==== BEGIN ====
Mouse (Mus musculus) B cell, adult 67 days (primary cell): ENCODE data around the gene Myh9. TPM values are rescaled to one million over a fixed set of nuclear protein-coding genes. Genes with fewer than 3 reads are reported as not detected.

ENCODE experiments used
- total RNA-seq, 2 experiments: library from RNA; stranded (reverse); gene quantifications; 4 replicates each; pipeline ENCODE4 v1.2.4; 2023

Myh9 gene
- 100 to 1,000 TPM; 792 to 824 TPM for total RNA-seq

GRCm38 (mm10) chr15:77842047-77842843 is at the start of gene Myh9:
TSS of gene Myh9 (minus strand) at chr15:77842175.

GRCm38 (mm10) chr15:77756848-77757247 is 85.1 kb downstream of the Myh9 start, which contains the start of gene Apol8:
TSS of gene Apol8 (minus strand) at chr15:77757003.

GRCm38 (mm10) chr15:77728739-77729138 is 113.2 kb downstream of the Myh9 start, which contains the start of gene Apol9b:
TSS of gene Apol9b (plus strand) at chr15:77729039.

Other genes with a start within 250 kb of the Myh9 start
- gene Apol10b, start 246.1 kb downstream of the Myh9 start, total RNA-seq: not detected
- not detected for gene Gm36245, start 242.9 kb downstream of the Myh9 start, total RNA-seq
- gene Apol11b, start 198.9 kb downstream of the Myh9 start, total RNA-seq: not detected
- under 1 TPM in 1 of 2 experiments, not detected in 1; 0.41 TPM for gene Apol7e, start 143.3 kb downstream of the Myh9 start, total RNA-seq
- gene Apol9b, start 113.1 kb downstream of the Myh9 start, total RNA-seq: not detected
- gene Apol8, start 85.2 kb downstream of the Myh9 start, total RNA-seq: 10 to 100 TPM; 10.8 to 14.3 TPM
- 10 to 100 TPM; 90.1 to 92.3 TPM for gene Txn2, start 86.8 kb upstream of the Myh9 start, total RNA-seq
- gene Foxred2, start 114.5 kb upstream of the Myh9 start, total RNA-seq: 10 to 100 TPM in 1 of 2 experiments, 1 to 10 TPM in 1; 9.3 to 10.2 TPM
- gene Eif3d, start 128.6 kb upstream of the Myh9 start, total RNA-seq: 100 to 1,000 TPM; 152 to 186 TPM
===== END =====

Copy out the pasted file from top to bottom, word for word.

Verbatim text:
Mouse (Mus musculus) B cell, adult 67 days (primary cell): ENCODE data around the gene Myh9. TPM values are rescaled to one million over a fixed set of nuclear protein-coding genes. Genes with fewer than 3 reads are reported as not detected.

ENCODE experiments used
- total RNA-seq, 2 experiments: library from RNA; stranded (reverse); gene quantifications; 4 replicates each; pipeline ENCODE4 v1.2.4; 2023

Myh9 gene
- 100 to 1,000 TPM; 792 to 824 TPM for total RNA-seq

GRCm38 (mm10) chr15:77842047-77842843 is at the start of gene Myh9:
TSS of gene Myh9 (minus strand) at chr15:77842175.

GRCm38 (mm10) chr15:77756848-77757247 is 85.1 kb downstream of the Myh9 start, which contains the start of gene Apol8:
TSS of gene Apol8 (minus strand) at chr15:77757003.

GRCm38 (mm10) chr15:77728739-77729138 is 113.2 kb downstream of the Myh9 start, which contains the start of gene Apol9b:
TSS of gene Apol9b (plus strand) at chr15:77729039.

Other genes with a start within 250 kb of the Myh9 start
- gene Apol10b, start 246.1 kb downstream of the Myh9 start, total RNA-seq: not detected
- not detected for gene Gm36245, start 242.9 kb downstream of the Myh9 start, total RNA-seq
- gene Apol11b, start 198.9 kb downstream of the Myh9 start, total RNA-seq: not detected
- under 1 TPM in 1 of 2 experiments, not detected in 1; 0.41 TPM for gene Apol7e, start 143.3 kb downstream of the Myh9 start, total RNA-seq
- gene Apol9b, start 113.1 kb downstream of the Myh9 start, total RNA-seq: not detected
- gene Apol8, start 85.2 kb downstream of the Myh9 start, total RNA-seq: 10 to 100 TPM; 10.8 to 14.3 TPM
- 10 to 100 TPM; 90.1 to 92.3 TPM for gene Txn2, start 86.8 kb upstream of the Myh9 start, total RNA-seq
- gene Foxred2, start 114.5 kb upstream of the Myh9 start, total RNA-seq: 10 to 100 TPM in 1 of 2 experiments, 1 to 10 TPM in 1; 9.3 to 10.2 TPM
- gene Eif3d, start 128.6 kb upstream of the Myh9 start, total RNA-seq: 100 to 1,000 TPM; 152 to 186 TPM